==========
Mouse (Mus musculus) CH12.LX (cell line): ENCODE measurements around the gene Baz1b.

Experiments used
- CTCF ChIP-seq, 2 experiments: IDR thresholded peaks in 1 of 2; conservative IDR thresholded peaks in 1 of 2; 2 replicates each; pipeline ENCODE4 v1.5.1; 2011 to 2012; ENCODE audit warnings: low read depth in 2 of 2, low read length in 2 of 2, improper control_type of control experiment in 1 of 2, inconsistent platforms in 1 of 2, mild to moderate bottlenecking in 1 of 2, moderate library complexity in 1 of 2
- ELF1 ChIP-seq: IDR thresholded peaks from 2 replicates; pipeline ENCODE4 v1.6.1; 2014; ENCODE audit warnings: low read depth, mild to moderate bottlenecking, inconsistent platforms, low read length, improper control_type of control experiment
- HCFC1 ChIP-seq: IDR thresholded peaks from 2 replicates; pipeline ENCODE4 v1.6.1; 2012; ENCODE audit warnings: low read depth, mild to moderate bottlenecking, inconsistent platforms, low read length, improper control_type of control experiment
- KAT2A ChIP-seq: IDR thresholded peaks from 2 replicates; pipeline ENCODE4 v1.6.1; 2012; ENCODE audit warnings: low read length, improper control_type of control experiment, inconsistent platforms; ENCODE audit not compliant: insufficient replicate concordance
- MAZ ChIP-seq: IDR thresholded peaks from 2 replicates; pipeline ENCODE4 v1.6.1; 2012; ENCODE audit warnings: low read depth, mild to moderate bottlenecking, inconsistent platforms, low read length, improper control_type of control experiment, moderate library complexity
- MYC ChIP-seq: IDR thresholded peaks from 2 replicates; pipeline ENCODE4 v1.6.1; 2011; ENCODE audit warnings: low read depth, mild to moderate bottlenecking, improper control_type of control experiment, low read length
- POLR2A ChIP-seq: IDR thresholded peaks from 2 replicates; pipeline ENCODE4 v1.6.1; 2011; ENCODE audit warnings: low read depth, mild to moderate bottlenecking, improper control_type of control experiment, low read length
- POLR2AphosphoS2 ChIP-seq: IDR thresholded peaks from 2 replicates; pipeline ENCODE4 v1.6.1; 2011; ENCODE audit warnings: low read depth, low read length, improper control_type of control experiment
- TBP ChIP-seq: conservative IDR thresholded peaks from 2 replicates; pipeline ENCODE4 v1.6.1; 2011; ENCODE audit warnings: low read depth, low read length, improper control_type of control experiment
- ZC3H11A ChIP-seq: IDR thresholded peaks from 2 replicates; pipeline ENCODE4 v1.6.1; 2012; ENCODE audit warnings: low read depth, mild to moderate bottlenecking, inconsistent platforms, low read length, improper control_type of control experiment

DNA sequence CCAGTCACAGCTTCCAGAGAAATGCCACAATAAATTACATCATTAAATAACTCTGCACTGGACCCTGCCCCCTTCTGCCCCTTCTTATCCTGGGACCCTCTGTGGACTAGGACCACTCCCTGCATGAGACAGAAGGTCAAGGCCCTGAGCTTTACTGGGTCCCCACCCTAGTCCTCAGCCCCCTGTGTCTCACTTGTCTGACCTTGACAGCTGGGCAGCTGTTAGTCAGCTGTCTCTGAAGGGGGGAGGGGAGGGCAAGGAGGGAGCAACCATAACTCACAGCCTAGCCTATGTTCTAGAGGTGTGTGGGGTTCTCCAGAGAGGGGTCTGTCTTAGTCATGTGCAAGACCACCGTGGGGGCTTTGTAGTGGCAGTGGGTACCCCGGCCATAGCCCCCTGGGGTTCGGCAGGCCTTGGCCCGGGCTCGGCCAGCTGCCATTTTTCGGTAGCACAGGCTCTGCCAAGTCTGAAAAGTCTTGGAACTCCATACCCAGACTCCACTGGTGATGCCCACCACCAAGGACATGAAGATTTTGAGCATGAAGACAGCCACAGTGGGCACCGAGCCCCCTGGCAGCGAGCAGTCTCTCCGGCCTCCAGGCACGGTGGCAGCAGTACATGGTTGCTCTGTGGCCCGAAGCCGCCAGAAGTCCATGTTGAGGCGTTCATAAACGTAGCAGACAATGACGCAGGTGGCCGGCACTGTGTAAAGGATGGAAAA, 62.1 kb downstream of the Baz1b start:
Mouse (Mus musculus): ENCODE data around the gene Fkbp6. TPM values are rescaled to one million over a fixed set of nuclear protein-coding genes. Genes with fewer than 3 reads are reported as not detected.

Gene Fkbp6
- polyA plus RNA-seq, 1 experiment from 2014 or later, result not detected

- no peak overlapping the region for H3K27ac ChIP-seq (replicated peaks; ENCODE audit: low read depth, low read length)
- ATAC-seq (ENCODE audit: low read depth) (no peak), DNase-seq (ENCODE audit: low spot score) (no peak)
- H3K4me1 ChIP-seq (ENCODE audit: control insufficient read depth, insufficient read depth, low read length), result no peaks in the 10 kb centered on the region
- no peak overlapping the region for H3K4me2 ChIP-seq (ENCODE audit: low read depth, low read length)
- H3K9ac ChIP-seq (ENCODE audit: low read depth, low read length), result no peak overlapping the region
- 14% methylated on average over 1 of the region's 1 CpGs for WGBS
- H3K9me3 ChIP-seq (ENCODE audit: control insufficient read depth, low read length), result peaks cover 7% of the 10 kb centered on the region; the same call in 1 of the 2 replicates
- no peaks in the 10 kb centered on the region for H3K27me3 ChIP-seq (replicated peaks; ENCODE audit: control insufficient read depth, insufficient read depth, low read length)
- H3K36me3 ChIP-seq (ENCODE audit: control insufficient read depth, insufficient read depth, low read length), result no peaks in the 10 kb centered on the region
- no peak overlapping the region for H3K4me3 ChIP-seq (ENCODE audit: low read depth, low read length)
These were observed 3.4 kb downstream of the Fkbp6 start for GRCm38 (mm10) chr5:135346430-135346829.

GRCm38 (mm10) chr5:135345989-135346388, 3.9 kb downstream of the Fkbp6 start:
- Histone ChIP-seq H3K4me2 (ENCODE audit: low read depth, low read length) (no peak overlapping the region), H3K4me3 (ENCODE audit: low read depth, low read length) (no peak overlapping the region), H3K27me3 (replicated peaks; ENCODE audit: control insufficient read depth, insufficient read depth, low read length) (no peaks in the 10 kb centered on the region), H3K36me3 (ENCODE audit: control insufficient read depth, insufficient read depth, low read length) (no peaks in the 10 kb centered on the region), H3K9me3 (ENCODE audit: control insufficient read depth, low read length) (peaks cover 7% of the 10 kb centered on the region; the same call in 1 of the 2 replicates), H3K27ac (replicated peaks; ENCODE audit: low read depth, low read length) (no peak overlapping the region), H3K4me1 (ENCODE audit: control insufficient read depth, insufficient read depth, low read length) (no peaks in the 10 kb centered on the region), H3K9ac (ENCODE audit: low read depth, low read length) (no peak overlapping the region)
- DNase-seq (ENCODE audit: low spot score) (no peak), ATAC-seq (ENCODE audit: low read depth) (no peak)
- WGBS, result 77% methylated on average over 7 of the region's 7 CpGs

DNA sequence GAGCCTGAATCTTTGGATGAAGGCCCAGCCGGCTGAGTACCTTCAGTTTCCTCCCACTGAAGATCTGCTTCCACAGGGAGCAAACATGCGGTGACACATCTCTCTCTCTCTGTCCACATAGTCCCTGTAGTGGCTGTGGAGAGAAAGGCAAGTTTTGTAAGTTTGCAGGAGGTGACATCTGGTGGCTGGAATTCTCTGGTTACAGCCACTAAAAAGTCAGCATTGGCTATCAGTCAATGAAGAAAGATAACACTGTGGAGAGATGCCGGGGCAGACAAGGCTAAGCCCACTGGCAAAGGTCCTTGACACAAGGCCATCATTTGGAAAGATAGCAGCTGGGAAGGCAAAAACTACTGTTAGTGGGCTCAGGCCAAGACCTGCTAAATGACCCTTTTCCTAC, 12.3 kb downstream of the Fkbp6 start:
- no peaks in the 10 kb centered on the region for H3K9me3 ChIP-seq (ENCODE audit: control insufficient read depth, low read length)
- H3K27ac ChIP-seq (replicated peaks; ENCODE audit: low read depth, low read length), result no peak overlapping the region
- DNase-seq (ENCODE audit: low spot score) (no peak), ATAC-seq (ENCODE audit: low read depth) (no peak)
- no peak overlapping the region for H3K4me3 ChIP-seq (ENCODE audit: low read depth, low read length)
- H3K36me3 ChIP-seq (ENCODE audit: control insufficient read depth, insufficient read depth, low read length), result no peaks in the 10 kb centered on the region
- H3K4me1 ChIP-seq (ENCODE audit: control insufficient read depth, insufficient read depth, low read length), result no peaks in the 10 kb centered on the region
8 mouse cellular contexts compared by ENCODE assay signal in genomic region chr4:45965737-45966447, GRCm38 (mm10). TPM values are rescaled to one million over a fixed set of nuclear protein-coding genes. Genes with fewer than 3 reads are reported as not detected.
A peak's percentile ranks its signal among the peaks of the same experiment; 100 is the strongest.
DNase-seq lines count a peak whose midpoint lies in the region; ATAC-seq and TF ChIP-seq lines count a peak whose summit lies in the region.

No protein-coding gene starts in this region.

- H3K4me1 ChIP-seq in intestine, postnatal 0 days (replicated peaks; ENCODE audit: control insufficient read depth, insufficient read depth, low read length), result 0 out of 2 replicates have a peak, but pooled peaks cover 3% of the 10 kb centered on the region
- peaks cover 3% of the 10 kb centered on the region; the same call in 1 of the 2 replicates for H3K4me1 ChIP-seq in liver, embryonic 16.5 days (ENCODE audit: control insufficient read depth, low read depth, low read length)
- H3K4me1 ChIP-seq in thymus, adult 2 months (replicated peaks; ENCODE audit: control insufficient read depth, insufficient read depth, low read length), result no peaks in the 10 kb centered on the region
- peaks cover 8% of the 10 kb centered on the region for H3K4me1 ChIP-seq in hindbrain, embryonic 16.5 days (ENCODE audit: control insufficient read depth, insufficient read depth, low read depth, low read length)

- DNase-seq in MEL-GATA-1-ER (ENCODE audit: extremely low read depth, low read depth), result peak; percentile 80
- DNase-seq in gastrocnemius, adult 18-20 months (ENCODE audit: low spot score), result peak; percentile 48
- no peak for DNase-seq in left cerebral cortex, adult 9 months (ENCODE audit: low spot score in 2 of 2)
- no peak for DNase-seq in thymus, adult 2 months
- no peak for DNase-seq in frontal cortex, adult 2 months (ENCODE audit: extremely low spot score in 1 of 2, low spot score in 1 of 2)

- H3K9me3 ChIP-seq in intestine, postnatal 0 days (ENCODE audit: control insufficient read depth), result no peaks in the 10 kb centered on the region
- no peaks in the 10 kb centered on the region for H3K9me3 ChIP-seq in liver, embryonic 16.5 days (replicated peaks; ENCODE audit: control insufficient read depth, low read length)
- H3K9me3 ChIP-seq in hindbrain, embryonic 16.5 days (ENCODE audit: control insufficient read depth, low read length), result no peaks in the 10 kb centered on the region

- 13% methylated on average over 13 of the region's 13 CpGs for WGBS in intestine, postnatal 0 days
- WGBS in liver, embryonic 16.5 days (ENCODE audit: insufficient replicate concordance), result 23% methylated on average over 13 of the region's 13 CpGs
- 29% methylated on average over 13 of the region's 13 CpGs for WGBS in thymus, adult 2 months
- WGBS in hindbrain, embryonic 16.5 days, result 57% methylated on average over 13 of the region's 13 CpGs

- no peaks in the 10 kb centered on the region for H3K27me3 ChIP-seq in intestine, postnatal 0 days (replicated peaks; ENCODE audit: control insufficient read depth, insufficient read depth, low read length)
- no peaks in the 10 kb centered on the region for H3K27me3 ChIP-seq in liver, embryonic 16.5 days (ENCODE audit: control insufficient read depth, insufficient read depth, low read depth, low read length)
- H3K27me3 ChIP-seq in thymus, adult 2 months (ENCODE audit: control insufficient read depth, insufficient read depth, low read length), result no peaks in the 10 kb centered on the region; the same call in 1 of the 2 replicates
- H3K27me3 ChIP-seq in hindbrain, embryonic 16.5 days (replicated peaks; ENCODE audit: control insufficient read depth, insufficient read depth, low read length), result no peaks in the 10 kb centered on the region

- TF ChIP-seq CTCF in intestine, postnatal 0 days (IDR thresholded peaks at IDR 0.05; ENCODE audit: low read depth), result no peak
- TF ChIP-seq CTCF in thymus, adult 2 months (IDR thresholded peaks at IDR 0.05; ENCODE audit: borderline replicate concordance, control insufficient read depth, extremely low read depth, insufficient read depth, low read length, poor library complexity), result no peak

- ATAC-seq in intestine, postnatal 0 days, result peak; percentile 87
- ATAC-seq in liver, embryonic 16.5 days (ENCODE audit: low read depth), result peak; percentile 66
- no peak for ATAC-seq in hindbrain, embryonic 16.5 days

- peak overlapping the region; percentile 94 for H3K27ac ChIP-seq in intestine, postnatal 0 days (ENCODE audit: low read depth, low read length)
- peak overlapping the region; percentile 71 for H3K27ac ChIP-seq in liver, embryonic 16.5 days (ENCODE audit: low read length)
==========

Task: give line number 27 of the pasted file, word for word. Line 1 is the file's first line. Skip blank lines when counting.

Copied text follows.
These were observed 3.4 kb downstream of the Fkbp6 start for GRCm38 (mm10) chr5:135346430-135346829.